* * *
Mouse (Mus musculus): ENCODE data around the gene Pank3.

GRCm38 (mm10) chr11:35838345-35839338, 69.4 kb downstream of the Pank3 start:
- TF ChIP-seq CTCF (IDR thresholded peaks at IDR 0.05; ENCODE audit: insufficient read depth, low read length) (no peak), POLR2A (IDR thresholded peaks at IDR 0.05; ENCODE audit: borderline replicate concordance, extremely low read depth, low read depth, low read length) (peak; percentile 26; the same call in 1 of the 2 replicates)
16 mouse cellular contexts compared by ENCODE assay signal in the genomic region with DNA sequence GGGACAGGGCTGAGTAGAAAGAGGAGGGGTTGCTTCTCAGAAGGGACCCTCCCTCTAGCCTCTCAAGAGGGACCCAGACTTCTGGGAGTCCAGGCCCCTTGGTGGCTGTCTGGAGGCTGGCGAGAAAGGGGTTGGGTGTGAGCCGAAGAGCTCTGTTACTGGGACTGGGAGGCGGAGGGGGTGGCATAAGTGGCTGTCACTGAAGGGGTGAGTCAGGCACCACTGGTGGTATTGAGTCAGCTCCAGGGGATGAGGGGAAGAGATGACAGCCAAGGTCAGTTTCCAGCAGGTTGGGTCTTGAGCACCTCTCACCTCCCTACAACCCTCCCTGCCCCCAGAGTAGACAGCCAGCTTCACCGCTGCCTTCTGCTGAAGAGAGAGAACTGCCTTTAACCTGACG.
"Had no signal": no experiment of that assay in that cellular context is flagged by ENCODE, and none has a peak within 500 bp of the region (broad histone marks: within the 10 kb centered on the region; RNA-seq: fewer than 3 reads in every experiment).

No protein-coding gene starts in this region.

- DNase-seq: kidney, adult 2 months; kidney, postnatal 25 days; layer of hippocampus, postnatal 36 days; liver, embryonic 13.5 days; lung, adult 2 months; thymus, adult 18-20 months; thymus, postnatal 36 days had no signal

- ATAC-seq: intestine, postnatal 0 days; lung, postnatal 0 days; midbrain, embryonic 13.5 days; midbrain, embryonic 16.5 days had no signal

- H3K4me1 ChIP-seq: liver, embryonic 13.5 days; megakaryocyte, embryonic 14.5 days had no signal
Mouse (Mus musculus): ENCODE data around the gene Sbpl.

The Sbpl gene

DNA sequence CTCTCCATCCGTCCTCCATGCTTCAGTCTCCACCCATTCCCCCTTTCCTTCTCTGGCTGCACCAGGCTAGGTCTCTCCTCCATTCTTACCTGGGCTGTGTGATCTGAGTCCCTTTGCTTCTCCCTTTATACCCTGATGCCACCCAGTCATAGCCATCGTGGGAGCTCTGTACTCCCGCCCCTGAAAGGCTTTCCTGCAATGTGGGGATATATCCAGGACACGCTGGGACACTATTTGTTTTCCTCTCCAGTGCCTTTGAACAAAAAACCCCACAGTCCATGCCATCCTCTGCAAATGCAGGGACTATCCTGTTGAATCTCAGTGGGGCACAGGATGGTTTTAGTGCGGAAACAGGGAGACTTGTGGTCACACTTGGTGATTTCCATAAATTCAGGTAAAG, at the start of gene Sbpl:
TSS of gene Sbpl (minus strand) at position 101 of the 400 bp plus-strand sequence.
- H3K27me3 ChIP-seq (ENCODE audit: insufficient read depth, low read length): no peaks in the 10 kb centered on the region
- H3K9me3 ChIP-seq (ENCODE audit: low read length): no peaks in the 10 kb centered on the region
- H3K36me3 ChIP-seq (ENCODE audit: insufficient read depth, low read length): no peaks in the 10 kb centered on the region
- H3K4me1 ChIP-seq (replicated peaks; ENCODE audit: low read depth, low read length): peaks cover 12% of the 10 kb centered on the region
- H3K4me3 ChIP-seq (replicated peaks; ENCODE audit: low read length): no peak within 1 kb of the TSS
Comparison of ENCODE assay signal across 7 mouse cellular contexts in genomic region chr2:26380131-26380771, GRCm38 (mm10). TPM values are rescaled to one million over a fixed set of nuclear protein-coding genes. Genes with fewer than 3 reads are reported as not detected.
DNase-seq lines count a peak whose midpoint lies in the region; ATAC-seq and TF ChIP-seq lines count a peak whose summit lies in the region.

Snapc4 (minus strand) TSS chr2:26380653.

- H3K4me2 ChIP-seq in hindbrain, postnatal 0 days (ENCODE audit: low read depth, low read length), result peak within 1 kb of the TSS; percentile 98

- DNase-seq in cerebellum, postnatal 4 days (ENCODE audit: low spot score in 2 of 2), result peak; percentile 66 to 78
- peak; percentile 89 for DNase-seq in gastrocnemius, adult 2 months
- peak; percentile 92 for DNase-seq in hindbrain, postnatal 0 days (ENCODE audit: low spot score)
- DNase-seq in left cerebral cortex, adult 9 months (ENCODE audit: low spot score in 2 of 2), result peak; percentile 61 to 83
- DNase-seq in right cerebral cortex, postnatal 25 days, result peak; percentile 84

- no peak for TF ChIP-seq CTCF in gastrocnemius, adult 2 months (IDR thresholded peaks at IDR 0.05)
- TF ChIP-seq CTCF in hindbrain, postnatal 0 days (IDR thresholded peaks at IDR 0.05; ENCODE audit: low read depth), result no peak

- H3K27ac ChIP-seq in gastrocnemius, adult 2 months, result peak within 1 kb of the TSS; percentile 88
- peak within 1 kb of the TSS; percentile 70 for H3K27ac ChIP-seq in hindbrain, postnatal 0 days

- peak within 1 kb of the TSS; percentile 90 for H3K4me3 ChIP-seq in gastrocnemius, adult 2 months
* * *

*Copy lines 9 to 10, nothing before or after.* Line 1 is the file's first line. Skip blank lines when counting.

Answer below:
- H3K4me1 ChIP-seq: liver, embryonic 13.5 days; megakaryocyte, embryonic 14.5 days had no signal
Mouse (Mus musculus): ENCODE data around the gene Sbpl.